We live in a period of staggering technological change. While society is being transformed by disruptive innovation during this transition, it will be your own individual adaptability that will determine if you are a winner or a loser.

Every 24 hours, there are approximately 4 million smartphones sold, 8 billion hits on YouTube, 700 million tweets, 130 million Instagram uploads, and over 200 million sent emails. There are now more iPhones sold every day than babies born, and the world has more than 3 billion internet users accessing 1.2 billion websites. Facebook alone has more than 1.3 billion users, which translates to a ratio of 1 in every 7 people of the word. In fact, if Facebook were its own country, by population, it would be the second largest.



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The onslaught of the information revolution is truly staggering and permanently reshaping our world. It is causing massive disruption, propelling many people forward but leaving many behind as well. It is creating both incredible opportunities and significant risks, and in the words of the author William Gibson, who coined the termCyberspace, “The future is here, it’s just not evenly distributed yet.”

It is not the innovation itself that matters, but its implications during this transition. For the individual, the key will be how to take advantage of these changes, while protecting one’s family, business, career, investments and way of life.

Disruptive innovation, driven by new technology, has always been integral to human progress. It has moved humanity forward by creating new opportunities, building great wealth, and opening unexplored frontiers, from the vastness of space to the world of particle physics.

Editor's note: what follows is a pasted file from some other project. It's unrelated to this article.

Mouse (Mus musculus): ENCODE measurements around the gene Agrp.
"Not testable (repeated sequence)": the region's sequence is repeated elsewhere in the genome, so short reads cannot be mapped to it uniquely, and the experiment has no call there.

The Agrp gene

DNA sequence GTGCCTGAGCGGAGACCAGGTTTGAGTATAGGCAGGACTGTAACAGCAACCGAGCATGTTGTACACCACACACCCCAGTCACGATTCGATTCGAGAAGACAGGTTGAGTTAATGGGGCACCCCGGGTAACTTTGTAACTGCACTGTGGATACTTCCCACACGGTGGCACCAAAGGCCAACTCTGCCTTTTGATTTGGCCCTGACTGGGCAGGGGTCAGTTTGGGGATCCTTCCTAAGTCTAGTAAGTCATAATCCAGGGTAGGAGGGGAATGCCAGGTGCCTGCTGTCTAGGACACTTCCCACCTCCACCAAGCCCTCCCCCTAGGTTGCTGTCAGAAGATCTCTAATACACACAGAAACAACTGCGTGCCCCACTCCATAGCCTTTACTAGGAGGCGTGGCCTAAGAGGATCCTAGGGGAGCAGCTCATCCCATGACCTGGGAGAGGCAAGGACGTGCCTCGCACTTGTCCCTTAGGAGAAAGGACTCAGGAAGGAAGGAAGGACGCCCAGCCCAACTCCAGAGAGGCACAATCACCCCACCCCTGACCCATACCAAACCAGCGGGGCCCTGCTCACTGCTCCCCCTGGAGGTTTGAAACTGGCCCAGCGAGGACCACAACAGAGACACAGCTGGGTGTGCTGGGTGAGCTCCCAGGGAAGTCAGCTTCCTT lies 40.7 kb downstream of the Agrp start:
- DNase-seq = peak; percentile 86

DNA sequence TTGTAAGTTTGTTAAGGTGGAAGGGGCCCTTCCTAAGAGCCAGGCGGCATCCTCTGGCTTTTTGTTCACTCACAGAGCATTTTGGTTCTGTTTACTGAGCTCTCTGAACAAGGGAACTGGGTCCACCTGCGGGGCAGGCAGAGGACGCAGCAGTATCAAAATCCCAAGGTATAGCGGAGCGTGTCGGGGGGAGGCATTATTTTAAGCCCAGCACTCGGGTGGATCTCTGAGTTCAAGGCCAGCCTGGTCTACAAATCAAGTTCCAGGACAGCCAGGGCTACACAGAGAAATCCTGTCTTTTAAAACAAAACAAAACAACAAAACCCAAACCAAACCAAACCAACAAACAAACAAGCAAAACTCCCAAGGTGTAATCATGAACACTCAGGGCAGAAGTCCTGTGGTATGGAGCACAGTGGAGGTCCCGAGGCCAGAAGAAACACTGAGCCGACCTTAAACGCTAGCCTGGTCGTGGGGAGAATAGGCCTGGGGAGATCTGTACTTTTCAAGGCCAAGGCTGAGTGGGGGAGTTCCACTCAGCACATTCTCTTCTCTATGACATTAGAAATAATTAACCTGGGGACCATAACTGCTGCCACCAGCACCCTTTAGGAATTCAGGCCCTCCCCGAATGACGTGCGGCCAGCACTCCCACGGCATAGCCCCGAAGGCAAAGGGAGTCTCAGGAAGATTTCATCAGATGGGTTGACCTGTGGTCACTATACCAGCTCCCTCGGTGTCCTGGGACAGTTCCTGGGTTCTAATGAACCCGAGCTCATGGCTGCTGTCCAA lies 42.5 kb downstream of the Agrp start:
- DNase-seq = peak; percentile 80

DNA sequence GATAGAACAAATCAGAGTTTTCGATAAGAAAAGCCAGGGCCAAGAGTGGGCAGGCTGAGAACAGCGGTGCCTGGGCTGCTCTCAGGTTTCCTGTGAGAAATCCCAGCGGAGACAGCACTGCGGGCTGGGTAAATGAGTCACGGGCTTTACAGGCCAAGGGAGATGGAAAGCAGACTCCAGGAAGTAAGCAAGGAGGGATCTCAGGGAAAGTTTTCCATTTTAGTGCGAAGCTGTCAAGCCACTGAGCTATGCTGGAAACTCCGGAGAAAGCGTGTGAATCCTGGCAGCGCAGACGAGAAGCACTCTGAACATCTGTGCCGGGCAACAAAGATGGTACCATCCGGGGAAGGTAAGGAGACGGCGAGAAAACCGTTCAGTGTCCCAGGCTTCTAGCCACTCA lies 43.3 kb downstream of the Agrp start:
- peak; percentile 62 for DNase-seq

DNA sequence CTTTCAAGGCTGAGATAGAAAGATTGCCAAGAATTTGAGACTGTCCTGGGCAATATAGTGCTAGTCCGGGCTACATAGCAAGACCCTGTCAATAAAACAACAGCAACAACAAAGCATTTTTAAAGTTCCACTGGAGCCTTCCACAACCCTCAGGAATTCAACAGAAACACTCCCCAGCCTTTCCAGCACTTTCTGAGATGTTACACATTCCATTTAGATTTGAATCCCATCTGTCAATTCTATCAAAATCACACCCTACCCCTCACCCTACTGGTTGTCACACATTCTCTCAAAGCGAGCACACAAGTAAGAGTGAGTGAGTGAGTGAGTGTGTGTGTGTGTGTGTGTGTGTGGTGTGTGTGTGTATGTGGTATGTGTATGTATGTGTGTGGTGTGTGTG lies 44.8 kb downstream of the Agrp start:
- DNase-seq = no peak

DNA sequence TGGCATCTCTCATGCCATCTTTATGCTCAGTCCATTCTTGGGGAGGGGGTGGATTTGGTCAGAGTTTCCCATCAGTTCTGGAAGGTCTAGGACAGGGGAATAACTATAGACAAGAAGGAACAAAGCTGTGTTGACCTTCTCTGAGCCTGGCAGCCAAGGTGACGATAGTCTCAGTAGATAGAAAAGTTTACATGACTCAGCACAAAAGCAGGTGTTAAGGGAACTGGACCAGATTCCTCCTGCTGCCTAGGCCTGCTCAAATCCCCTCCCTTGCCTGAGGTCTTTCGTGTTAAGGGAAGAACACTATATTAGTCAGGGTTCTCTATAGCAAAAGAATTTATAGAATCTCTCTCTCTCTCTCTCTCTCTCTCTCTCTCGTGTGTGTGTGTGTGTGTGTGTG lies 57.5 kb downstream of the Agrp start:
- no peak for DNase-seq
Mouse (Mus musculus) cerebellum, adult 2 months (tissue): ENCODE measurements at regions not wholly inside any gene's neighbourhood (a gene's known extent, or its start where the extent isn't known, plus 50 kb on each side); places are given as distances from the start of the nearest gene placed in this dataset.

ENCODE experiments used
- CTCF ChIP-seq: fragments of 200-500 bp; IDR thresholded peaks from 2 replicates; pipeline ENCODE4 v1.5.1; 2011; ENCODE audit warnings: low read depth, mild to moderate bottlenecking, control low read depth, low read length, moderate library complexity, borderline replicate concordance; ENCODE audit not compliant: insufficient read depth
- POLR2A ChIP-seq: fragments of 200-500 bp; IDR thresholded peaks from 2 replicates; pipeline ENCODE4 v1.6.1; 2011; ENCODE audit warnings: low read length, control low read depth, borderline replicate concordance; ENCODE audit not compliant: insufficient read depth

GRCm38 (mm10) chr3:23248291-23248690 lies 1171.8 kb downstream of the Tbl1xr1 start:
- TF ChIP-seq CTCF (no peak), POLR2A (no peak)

The Gutenberg printing press enabled the rapid spread of knowledge as books became cheaper and more plentiful, ultimately contributing to the dawn of the Age of Enlightenment. The compass gave us the Age of Discovery, not only opening new lands and resources, but enabling the spread of industry and the development of nations. Paper currency is an innovation, though recently significantly overdone, which spawned electronic banking and global commerce. The discovery of electricity gave us new forms of heat, light and communications.

These innovations vastly improved the quality of life and economic prospects for society. For instance, according to the U.S. Census Bureau, the standard of living, measured by GDP per capita, increased 21.7 times from 1820 to 1998. Average life expectancy at birth doubled during the last 150 years, from 38 years in 1850 to 76 years by the late 1990s. Our lives are dramatically better now, largely driven by technological change and innovation.

However, while society is better off on average, innovation has also produced both winners and losers, opportunity and risk, migration and displacement. For instance, according to the U.S. Department of Commerce’s Bureau of Economic Analysis, over the last 150 years there has been a dramatic migration from the farm to the factory, and then from the factory to the office. In 1840, about 70 per cent of U.S. jobs were on the farm, dropping to 10 per cent in the 1950s, and today sitting at less than 4 per cent. In the 1950s, about 40 per cent of U.S. jobs were in manufacturing – today this number has been cut in half. Where have all the jobs gone? Into the service sector, where almost 80 per cent of the jobs in the U.S. are today.

For many decades, technology significantly advanced the quality of life in our economy, moving us from a hard, short life of farming, to today a longer life of work in the service sector.